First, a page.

1. YOU SHOULD NEVER BABY TALK WITH BABIES = FALSE!
Baby talk, also known as “motherese”, “ refers to the very recognizable speech patterns people use when speaking to babies. Baby talk has a higher-than-normal and more varied pitch, a slower rate of speaking, simpler vocabulary, lots of repetition, emphasis of important words, and exaggerated, positive facial expression. For example, “Are you looking at the light? D’you like that light? It’s a bright light!”
It has been well-established that babies prefer “baby talk” as it helps them pay closer attention to speech, especially amidst background noise. It also makes it easier for babies to figure out how language works and which words are most important to the meaning of what’s being said. This helps them learn what words mean and, in time, helps them learn to say words!
2. USING “EDUCATIONAL” PRODUCTS SUCH AS DVDS OR FLASHCARDS STIMULATES YOUNG CHILDREN’S LANGUAGE DEVELOPMENT = FALSE
While it can be tempting to purchase special products marketed as “educational” for young children, these products are not necessarily effective in helping children learn how to communicate.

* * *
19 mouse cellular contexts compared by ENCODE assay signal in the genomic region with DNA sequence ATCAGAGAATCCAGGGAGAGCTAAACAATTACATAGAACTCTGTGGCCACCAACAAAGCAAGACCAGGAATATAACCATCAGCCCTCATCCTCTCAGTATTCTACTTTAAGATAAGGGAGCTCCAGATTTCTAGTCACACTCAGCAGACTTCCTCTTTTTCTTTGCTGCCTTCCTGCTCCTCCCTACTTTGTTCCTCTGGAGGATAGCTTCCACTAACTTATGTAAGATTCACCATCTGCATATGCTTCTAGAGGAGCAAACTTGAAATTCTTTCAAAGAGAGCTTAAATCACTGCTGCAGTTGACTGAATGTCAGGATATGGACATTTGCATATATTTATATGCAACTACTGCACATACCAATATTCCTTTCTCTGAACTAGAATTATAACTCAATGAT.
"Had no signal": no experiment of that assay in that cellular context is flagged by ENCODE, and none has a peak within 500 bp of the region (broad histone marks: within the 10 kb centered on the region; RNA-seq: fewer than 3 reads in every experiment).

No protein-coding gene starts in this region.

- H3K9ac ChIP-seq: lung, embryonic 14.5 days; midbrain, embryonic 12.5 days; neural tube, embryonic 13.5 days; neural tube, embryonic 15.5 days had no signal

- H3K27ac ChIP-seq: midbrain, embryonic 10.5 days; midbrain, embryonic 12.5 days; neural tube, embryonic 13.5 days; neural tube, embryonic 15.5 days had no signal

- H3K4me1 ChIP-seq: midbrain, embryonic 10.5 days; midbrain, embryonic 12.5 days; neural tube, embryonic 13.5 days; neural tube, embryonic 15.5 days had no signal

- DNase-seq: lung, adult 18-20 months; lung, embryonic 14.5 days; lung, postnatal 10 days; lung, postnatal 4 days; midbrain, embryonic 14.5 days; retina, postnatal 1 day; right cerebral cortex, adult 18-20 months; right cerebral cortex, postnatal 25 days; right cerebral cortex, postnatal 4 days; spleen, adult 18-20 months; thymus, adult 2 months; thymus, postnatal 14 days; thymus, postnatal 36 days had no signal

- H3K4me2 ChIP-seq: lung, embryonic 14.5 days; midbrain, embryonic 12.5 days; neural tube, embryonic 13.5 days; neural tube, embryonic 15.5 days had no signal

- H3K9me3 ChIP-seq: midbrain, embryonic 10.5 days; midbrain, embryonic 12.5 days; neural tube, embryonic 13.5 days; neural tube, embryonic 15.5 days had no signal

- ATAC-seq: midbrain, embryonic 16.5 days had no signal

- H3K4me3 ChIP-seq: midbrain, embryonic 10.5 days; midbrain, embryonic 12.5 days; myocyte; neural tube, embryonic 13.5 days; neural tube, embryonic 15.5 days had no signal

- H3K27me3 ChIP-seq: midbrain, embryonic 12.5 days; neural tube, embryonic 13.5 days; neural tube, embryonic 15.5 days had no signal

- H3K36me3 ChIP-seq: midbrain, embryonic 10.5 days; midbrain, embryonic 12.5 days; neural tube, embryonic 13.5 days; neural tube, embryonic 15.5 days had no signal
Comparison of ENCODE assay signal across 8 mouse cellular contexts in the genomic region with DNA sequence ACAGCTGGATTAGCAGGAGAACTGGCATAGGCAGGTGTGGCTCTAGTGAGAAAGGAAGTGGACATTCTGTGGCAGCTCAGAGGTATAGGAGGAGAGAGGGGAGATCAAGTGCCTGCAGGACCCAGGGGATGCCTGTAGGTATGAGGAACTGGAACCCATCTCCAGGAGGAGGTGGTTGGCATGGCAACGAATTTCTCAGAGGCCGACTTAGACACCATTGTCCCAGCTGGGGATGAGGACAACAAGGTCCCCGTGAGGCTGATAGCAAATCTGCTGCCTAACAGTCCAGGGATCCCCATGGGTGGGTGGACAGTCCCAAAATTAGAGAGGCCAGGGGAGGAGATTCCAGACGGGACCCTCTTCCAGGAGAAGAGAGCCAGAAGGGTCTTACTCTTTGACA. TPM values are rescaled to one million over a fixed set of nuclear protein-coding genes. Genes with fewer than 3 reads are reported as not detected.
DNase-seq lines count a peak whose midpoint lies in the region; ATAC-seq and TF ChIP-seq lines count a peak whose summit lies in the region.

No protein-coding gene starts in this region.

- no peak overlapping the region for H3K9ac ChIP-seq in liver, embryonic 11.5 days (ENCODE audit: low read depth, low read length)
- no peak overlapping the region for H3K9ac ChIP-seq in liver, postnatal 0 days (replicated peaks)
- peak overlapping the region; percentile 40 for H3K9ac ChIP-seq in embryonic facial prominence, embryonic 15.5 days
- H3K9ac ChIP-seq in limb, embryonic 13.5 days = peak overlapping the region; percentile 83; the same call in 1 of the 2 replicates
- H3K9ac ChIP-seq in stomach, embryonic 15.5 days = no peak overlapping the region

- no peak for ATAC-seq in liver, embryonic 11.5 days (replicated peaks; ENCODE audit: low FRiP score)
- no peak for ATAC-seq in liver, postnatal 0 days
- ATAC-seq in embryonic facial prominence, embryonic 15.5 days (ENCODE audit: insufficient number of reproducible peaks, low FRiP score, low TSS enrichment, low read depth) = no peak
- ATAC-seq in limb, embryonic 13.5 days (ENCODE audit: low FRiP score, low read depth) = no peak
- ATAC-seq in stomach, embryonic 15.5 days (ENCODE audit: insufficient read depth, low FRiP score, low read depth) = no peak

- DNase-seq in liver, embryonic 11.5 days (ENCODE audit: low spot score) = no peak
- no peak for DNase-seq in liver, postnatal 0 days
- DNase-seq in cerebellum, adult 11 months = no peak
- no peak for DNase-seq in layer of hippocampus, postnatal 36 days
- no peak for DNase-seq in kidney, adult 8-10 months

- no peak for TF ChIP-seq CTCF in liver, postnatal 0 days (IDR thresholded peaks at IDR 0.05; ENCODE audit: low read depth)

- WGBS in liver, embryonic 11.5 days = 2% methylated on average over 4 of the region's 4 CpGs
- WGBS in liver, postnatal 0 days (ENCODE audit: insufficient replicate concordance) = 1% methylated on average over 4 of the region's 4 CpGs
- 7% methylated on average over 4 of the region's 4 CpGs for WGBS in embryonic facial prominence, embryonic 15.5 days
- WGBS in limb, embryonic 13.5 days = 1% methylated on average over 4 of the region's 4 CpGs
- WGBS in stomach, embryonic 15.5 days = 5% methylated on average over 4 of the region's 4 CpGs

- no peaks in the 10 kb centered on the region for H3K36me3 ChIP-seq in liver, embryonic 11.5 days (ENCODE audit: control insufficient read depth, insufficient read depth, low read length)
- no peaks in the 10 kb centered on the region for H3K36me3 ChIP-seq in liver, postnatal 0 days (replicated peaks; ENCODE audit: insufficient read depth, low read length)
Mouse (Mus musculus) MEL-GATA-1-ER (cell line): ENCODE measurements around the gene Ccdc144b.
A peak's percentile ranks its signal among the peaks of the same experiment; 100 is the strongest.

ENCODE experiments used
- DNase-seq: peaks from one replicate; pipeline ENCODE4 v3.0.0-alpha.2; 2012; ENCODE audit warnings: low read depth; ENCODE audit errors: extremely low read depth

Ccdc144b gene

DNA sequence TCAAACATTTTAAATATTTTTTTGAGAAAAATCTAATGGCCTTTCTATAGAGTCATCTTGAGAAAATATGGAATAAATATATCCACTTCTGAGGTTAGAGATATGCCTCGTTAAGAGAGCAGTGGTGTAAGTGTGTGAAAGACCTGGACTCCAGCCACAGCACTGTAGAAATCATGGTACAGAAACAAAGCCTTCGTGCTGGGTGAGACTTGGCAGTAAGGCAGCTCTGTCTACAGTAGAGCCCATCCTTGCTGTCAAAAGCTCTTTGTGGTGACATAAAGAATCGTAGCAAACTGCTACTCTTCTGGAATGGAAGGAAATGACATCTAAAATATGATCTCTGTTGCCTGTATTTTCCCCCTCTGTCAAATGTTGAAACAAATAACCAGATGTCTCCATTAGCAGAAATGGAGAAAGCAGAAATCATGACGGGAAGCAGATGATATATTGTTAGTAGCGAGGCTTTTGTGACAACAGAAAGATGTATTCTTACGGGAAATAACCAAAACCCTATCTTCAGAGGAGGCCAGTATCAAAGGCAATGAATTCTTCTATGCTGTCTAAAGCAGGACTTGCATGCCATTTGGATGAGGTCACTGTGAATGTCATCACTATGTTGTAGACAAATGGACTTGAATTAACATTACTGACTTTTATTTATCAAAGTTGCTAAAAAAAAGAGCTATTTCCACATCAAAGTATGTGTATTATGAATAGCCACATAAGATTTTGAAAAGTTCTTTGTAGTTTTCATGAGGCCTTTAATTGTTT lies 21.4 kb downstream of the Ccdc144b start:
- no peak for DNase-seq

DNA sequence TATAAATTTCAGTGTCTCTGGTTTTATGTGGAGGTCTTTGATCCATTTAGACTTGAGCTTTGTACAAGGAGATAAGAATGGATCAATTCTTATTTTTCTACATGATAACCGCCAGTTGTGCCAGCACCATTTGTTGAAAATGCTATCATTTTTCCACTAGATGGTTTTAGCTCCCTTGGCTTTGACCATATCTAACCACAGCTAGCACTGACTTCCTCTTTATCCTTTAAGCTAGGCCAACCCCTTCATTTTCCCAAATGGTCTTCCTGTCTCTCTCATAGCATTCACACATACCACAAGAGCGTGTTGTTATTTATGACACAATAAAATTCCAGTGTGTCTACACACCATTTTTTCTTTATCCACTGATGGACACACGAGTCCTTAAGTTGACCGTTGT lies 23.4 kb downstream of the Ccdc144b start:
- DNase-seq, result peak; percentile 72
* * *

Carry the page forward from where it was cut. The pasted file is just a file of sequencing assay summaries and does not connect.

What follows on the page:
Baby DVD: research on such DVDs to date has not provided evidence that these products produce better language skills. In fact, these DVDs may be the cause of somewhat smaller vocabularies in children who spend more time watching them.
Flashcards – Learning a new word from a flashcard teaches a child to say a word in response to a picture. This, however, does not mean that the child will understand the full meaning of the word or how to use it appropriately in real-life situations. New vocabulary has to be learned in meaningful interactions during everyday life and repeated many times before becoming part of a child’s vocabulary. Therefore, better to play with your kid!
3. BOYS TALK LATER THAN GIRLS = TRUE
It is true that boys produce their first words and sentences later than girls. However, these differences are only in terms of a matter of a few months. There is a normal range within which children acquire certain language milestones. “Girls tend to be on the earlier end, and boys on the later end, of this age range”, according to researchers Seyda Özçalskan and Susan Goldin-Meadow (2010). Therefore, boys are not actually delayed in their language development, just a little behind girls. So if a young boy is really lagging behind in his speech and language development, don’t assume that it’s because he’s a boy and that it’s perfectly normal. He may require some speech and language intervention.
4. MORE BOYS HAVE LANGUAGE DELAYS COMPARED TO GIRLS = TRUE
There are definitely more boys than girls with a variety of language difficulties. The incidence of language impairment is higher among boys than among girls, a ratio anywhere from 2:1 to 3:1 (US Statistics)